Thursday, November 30, 2023

The Great Road Trip 2017.....Part Twenty One/Day Seventeen

Part One of the Great Western Road Trip is HERE
Part Two of the Great Western Road Trip is HERE
Part Three of the Great Western Road Trip is HERE
Part Four of the Great Western Road Trip is HERE
Part Five of the Great Western Road Trip is HERE
Part Six of the Great Western Road Trip is HERE
Part Seven of the Great Western Road Trip is HERE
Part Eight of the Great Western Road Trip is HERE
Part Nine of the Great Western Road Trip is HERE
Part Ten of the Great Western Road Trip is HERE
Part Eleven of the Great Western Road Trip is HERE
Part Twelve of the Great Western Road Trip is HERE
Part Thirteen of the Great Western Road Trip is HERE  
Part Fourteen of the Great Western Road Trip is HERE  
Part Fifteen of the Great Western Road Trip is HERE 
Part Sixteen of the Great Western Road Trip is HERE
Part Seventeen of the Great Western Road Trip is HERE 
Part Eighteen of the Great Western Road Trip is HERE
Part Nineteen of the Great Western Road Trip is HERE 
Part Twenty of the Great Western Road Trip is HERE

So we left off with the Buffalo Bill Cody exhibit last time.

Back out into the common area was a Kentucky Flintlock .45 Rifle.
My 7 x Great Grandfather, Robert Baker, and his brothers were the developers of the predecessors of this muzzle loading long rifle that was the stock and trade in the frontier of America from the time of the American Revolution onward.
They were awarded a patent from King William to produce these firearms outside of Philadelphia and once the Revolution happened they turned to producing weapons for the rebelling colonists. I am related to these folks through my maternal Great Grandmother, Lucy Baker.

Then Hubs and I both went into the extensive Native American exhibit.

Lots of examples of pottery and items of daily life of the Plains Indians.

A teepee set up like the one we stayed in on the trip West.....

A tanned hide with pictoral detailing, probably a ceremonial cape.

Plains Indians were a nomadic peoples, following the food supply to hunt.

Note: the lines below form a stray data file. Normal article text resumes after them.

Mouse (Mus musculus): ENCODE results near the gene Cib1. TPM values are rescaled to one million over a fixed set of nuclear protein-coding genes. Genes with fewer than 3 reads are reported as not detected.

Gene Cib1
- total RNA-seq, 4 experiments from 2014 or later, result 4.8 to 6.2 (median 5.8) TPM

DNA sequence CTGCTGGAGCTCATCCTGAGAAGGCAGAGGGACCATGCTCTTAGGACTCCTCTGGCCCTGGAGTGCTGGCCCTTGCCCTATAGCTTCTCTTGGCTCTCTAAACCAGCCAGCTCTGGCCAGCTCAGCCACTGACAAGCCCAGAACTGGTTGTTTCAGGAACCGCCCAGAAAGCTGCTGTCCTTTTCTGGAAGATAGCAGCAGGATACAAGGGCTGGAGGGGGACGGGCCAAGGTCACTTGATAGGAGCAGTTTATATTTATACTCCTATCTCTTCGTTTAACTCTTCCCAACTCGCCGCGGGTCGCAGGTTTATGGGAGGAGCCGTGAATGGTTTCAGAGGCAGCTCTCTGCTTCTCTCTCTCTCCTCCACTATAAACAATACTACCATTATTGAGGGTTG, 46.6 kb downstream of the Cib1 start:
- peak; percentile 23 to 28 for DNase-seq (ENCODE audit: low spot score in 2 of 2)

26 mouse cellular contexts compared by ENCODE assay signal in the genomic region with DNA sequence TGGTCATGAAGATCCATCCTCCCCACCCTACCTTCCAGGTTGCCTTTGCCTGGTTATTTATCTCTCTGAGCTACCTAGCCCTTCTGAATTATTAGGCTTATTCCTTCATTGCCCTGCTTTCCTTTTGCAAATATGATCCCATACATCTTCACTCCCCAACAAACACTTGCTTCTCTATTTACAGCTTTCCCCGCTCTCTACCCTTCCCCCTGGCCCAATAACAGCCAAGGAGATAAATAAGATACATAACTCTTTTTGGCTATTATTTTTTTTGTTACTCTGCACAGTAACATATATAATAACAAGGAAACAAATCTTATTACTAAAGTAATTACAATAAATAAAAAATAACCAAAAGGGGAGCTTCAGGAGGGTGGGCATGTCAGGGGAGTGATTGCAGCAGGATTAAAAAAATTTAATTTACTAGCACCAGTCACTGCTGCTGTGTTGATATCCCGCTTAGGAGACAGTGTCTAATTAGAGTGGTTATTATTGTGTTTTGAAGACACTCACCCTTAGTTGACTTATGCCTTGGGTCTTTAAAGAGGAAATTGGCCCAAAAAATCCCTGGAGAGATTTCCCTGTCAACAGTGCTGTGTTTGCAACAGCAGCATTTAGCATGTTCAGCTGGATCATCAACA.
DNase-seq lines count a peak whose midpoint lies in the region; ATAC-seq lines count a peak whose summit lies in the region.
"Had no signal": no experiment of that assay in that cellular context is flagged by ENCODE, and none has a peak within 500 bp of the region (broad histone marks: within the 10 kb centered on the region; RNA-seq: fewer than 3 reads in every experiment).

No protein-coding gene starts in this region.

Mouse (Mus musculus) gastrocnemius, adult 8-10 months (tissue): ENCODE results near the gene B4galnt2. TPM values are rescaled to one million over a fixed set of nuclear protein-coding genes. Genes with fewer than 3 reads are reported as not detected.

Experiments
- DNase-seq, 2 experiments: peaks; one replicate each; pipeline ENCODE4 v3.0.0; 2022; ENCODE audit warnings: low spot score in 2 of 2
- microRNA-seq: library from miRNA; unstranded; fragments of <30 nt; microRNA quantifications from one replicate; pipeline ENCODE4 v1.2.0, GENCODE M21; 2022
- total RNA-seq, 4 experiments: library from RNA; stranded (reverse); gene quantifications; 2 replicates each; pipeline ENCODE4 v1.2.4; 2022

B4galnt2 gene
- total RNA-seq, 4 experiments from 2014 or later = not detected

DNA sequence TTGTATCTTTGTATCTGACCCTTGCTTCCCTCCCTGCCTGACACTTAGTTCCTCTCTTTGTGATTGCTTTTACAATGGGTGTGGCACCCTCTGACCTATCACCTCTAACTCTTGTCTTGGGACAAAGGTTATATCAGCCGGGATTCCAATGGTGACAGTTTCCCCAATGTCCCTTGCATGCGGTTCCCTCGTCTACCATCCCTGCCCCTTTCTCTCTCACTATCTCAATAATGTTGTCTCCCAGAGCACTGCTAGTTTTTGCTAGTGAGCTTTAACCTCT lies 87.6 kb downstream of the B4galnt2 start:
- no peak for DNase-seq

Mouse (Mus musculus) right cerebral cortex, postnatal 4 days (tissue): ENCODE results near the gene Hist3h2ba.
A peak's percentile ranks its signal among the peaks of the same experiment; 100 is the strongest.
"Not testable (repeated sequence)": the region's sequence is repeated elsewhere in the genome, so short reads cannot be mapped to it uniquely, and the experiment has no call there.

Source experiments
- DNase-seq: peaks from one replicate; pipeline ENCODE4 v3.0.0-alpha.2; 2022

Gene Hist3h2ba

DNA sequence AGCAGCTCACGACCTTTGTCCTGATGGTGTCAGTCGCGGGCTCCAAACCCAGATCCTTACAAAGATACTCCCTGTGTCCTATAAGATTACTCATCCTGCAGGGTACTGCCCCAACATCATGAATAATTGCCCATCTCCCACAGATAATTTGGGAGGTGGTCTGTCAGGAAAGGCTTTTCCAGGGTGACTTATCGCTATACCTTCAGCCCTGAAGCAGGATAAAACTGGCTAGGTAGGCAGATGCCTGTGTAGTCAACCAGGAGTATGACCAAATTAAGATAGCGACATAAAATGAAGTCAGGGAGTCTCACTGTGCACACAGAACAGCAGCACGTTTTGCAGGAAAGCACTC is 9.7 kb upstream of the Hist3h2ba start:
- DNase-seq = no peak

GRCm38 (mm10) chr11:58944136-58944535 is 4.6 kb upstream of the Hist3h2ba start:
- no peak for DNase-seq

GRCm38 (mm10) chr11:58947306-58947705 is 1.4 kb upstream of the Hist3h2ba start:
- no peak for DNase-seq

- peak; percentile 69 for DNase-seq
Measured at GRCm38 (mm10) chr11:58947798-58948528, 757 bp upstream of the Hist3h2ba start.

A beautiful example of a ceremonial chief's headdress

More tools made from metals available.....

A buffalo headdress fir ceremonial and spiritual occasions.  Only elite males of the tribe wore these.

Various weapons used by Plains Indians.  Once they had contact with and traded with the English the "shooting sticks" became a popular item.

A War Lodge.  When traveling through enemy territory these were temporary shelters for Plains Indians.  Being sticks they didn't draw attention to whom might be inside.

Some examples of weaving and an early photo of a native family wearing hand woven garments.

A bone breastplate or chest armor was a popular ornamentation worn by warriors.  They were made of hair pipe bones(from buffalo or birds), attached around the neck with leather thongs and were often decorated with beading.  I bet this was a powerful visual being worn by a warrior(and offered some protection to the chest area).

A bead embellished handmade horse saddle blanket.

A Plains Indian on a horse pulling a litter of goods and an infant strapped to the back in  cradle.
A decorative spear.

An example of pictography, an animal(buffalo?)carved into a rock.

If you ever read "The Revenant", you know this is a type of boat described in the book.  It's a frame in a round basket shape.  I've seen it referred to as a piroque, which is a type of Cajun boat still used in Louisiana today.  It's similar to the bamboo constructed round boats still made and used in Vietnam.

An elaborate fur, bone or claw? and beaded neck piece.  That thing must weigh a ton!